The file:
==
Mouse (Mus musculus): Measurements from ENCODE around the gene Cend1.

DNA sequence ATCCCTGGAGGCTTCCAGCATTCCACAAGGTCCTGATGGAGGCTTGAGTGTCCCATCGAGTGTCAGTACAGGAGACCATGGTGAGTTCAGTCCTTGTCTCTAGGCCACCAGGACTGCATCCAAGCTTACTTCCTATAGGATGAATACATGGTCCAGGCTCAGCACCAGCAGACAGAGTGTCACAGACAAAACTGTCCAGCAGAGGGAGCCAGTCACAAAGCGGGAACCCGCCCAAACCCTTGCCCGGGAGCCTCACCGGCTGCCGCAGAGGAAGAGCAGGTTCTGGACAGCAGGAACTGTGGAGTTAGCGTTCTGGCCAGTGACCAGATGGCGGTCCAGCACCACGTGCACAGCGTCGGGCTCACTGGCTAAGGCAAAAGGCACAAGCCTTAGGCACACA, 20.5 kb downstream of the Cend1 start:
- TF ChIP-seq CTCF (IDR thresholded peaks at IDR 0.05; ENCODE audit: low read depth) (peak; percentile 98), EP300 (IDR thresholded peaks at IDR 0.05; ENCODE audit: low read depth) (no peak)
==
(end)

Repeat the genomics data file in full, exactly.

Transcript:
Mouse (Mus musculus): Measurements from ENCODE around the gene Cend1.

DNA sequence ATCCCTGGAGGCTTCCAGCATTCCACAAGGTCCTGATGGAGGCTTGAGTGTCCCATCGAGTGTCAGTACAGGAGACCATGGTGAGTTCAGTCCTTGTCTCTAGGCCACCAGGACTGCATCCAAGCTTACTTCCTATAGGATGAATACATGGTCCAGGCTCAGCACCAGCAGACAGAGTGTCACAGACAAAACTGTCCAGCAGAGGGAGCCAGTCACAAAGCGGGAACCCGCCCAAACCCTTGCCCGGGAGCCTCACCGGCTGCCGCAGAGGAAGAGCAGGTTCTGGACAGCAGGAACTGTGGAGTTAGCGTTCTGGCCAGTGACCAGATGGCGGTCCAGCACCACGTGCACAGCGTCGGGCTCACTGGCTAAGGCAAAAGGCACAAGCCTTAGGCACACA, 20.5 kb downstream of the Cend1 start:
- TF ChIP-seq CTCF (IDR thresholded peaks at IDR 0.05; ENCODE audit: low read depth) (peak; percentile 98), EP300 (IDR thresholded peaks at IDR 0.05; ENCODE audit: low read depth) (no peak)